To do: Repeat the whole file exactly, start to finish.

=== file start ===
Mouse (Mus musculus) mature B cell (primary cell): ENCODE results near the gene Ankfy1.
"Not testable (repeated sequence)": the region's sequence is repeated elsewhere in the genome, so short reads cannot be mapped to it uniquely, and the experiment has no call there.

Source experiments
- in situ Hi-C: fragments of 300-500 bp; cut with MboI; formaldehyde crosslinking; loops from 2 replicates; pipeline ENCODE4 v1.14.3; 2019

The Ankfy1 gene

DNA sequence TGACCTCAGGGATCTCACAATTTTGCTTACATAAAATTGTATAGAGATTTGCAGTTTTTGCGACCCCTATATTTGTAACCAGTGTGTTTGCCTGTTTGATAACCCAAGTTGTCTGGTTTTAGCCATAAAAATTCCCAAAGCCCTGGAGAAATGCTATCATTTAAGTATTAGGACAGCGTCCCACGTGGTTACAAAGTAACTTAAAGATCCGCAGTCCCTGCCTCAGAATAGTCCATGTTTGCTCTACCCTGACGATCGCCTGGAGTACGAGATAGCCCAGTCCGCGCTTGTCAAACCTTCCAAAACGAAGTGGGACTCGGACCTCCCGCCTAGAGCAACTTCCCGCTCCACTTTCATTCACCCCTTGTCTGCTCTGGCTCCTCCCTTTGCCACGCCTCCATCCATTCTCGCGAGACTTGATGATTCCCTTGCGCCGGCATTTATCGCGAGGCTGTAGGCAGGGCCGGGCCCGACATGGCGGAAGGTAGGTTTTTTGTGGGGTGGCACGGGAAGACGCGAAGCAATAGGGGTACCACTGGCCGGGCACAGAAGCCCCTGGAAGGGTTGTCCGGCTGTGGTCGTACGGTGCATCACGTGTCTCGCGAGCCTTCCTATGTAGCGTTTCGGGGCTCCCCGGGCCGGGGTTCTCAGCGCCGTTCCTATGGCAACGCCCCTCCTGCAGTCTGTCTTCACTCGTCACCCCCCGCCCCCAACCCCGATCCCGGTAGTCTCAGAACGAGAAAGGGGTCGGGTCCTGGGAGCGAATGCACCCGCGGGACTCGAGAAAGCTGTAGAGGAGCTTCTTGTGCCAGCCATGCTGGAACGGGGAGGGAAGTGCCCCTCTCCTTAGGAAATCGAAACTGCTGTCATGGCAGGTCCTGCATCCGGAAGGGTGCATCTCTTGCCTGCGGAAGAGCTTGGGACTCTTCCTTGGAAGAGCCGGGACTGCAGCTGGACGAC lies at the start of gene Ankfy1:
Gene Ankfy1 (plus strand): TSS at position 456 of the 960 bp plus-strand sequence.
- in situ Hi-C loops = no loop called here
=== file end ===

Mouse (Mus musculus) mature B cell (primary cell): ENCODE results near the gene Ankfy1.
"Not testable (repeated sequence)": the region's sequence is repeated elsewhere in the genome, so short reads cannot be mapped to it uniquely, and the experiment has no call there.

Source experiments
- in situ Hi-C: fragments of 300-500 bp; cut with MboI; formaldehyde crosslinking; loops from 2 replicates; pipeline ENCODE4 v1.14.3; 2019

The Ankfy1 gene

DNA sequence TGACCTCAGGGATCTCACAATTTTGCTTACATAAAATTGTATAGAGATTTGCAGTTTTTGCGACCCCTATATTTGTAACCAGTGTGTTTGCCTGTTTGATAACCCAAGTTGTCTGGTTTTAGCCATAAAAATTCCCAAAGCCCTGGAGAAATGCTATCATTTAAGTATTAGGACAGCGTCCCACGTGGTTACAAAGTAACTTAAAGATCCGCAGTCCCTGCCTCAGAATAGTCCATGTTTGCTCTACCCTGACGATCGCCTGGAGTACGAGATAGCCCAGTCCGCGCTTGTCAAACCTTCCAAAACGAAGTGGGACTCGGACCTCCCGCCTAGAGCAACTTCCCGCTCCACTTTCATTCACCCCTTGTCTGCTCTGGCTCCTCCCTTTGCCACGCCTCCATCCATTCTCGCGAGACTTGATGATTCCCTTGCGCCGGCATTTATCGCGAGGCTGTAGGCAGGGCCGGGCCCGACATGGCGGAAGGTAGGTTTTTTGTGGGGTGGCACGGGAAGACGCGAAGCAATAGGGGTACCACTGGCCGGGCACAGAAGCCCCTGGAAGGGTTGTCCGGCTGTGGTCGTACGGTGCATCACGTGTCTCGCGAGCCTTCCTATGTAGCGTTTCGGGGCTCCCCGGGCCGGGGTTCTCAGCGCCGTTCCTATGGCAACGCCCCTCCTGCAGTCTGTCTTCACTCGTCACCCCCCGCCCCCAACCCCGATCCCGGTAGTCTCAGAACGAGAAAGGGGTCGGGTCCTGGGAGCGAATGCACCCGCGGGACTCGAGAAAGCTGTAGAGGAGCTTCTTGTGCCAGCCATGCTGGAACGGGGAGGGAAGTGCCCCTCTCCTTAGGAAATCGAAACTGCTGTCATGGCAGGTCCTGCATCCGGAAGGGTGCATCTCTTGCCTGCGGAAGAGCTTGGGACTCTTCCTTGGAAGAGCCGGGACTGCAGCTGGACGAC lies at the start of gene Ankfy1:
Gene Ankfy1 (plus strand): TSS at position 456 of the 960 bp plus-strand sequence.
- in situ Hi-C loops = no loop called here